Bakti Sosial FISIP and History of Ulundanu Batur Temple
Towards the end of 2021 the Academic Community of Fisip Unud will carry out a social service (ngayah) and tirtayatra trip. At the end of 2021, Fisip Unud Denpasar will go to Ulandanu Temple and Kintamani Market in Bangli Regency. The Tirta Yatra and Ngayah activities will be held on Thursday, December 30, 2021. Before doing the Tirta Yatra, a joint prayer will be held at the Padmasana Temple, Unud Denpasar, to ask for a smooth and safe arrival at the destination.
The first destination is the Ulundanu Kintamani Temple, before carrying out the prayer, they will clean up the surroundings of the Ulundanu Batur Temple.
History of Ulundanu Batur Temple
Batur Temple or Ulun Danu Temple was first established in the 17th century. This temple is dedicated to Lord Vishnu and to the lake goddess Dewi Danu. Lake Batur, the largest lake in Bali, is considered the most important on the island of Bali as the main water source for agricultural activities in Bali.
The definition of Ulun Danu Temple illustrates the importance of water for the prosperity of the residents of Batur village and for the entire Hindu community in Bali, especially in irrigating rice fields on the island of Bali.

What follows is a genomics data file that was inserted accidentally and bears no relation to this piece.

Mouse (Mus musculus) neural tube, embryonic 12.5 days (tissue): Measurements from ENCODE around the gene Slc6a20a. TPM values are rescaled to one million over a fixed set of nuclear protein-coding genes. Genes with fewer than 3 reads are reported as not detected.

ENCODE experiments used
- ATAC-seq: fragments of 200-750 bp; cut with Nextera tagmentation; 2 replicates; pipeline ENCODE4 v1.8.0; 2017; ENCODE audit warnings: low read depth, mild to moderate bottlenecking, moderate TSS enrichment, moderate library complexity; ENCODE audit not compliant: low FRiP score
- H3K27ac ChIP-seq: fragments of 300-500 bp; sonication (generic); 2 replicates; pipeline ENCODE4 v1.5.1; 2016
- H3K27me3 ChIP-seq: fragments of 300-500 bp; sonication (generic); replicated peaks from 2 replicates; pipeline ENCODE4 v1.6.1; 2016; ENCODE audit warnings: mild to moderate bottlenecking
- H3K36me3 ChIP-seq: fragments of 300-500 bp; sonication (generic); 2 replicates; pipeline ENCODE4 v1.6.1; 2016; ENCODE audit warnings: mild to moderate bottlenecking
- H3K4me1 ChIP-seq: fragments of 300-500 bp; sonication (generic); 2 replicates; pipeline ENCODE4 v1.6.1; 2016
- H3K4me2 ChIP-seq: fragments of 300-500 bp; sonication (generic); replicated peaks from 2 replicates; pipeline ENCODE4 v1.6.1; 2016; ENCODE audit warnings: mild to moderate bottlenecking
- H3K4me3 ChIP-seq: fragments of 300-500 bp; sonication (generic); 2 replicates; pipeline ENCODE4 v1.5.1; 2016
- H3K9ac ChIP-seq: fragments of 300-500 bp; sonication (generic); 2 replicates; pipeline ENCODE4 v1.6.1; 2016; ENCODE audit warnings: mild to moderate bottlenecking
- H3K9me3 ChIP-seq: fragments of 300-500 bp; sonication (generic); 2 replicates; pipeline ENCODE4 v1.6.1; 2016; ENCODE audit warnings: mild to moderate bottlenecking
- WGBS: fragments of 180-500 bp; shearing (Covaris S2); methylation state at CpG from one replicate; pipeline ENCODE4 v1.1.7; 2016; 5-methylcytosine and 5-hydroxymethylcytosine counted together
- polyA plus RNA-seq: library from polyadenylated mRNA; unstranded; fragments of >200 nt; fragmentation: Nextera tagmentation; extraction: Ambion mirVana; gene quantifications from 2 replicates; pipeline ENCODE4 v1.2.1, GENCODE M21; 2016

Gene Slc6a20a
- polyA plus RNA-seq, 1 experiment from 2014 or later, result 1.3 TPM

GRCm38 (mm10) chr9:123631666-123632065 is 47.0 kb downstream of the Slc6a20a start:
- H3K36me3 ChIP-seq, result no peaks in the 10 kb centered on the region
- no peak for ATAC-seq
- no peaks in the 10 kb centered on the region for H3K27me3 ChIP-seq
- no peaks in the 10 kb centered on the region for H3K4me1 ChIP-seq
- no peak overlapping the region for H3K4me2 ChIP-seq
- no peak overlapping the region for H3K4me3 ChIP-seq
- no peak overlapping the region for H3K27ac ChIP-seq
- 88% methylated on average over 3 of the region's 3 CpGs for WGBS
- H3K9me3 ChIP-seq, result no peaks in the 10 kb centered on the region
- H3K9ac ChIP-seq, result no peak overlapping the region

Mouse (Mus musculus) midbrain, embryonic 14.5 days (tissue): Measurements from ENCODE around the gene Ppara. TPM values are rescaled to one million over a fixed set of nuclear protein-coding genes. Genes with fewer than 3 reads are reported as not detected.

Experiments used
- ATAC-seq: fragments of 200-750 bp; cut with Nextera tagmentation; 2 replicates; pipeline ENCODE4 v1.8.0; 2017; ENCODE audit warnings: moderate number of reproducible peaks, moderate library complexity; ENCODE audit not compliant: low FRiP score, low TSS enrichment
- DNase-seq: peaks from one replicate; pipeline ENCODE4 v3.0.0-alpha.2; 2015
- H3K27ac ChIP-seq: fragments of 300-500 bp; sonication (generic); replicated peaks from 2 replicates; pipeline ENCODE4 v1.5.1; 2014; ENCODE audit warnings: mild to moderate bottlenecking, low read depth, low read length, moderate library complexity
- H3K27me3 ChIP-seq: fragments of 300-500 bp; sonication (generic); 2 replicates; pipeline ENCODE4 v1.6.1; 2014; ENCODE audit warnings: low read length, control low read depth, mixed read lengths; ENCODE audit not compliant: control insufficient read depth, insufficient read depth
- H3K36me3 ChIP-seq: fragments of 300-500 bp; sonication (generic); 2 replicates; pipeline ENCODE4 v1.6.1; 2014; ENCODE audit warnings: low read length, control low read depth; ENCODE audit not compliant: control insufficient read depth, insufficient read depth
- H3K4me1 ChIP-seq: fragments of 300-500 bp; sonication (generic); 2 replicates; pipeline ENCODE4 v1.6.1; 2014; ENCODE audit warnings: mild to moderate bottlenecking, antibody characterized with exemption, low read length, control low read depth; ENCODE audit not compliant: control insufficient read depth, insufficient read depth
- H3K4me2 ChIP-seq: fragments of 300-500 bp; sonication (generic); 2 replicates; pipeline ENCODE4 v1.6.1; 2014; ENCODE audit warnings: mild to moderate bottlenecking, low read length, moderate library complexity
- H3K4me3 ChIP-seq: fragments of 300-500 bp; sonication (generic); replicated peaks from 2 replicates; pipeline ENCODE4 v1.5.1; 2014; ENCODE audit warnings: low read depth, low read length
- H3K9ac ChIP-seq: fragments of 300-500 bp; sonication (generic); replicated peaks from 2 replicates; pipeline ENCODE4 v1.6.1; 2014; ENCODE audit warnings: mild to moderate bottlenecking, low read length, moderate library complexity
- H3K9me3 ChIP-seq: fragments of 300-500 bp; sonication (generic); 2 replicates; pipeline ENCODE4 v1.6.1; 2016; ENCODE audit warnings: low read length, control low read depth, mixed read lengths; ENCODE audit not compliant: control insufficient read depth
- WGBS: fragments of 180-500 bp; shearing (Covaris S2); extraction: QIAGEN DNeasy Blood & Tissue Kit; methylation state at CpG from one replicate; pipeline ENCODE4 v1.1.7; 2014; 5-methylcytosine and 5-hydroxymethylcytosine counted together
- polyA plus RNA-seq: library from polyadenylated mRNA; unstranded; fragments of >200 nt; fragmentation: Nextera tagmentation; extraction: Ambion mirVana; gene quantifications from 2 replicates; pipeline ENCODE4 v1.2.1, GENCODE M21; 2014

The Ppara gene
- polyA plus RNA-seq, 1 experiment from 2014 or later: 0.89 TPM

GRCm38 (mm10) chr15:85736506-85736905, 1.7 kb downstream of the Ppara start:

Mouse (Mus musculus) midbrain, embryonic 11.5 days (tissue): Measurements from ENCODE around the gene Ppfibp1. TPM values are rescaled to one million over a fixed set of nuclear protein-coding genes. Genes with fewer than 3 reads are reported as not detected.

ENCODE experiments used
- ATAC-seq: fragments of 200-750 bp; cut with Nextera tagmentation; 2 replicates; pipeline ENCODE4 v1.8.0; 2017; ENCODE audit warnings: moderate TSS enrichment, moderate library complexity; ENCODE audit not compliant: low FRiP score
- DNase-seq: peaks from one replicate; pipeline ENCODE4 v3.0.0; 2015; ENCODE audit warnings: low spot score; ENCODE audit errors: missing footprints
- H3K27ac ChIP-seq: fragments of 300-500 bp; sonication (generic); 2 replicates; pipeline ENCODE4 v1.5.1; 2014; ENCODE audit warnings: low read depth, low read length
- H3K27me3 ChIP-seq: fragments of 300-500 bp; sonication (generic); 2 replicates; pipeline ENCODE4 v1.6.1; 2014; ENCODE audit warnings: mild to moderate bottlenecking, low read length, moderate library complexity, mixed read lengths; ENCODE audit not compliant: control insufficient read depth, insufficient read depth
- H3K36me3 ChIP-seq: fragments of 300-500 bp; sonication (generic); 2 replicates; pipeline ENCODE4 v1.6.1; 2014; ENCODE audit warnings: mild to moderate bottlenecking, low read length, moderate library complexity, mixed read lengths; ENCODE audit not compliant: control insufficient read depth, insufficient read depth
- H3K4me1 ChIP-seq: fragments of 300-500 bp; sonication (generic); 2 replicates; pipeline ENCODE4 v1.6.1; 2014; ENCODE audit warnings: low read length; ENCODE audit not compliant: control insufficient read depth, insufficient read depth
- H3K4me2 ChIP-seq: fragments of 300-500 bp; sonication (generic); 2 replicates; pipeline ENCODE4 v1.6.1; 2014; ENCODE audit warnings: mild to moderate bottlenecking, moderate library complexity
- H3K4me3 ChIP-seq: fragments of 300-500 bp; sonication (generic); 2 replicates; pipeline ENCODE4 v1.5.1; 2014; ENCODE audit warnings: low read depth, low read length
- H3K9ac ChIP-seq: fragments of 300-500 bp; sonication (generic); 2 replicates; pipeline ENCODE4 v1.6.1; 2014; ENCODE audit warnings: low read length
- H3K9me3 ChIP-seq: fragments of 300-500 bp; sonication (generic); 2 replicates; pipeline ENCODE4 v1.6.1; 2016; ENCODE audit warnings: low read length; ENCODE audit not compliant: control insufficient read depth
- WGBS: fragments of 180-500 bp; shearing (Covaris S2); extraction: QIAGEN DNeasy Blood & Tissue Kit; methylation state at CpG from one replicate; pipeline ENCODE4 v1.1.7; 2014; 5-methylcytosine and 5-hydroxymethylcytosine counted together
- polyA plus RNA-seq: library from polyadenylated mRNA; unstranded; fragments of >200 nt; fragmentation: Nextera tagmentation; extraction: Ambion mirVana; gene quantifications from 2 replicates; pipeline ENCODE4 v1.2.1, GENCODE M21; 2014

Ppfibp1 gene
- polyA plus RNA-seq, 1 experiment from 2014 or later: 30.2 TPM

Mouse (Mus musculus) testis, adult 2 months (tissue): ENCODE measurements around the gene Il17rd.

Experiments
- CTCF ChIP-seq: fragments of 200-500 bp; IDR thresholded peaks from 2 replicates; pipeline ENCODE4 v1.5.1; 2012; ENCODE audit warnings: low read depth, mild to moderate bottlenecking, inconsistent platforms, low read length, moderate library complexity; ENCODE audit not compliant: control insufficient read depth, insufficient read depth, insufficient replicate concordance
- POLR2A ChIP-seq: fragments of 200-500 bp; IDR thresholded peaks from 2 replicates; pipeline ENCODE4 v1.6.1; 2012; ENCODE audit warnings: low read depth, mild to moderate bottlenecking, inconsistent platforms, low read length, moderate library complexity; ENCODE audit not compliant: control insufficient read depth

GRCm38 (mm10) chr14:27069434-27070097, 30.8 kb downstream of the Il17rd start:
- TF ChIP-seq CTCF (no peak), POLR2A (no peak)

Ulun Danu Batur Temple is mentioned several times in several ancient lontars as one of sad kahyangan.
Prior to the eruption of Mount Batur in 1917, Pura Batur and its original village (then known as Karang Anyar, meaning "New Territory") were located on the southwest slope of Mount Batur itself. The lava flow of the 1917 eruption caused thousands of victims. Even though it was destroyed, the black lava flow stopped at the gate of Ulun Danu Batur Temple. Since the lava stopped before it reached the temple, the people saw this as a good sign and decided to stay in the area.
On April 21, 1926, Mount Batur erupted again, this time destroying the entire village of Karang Anyar. Lava also rushed towards the temple, covering almost the entire complex. Despite the destruction of the village as well as the loss of 1,500 villagers, this meru level 11 temple survived. With the area around Mount Batur declared uninhabitable during the eruption period, the residents of Kalang Anyar village had to relocate. The relocation process was assisted by villagers from surrounding areas, such as Bayung, Tunggiran, Kedisan, Buanan, Sekardadi villages. The Dutch East Indies government sent Bangli regional troops and some prisoners to assist with the relocation. The surviving 11-story shrine is transported to a new location, as well as other important equipment from the temple.
The next destination is the Pasar Agung Kintamani Temple which is located not far from Ulun Danu Batur Temple. Even though it was raining, it didn't dampen our intention to pray at the temple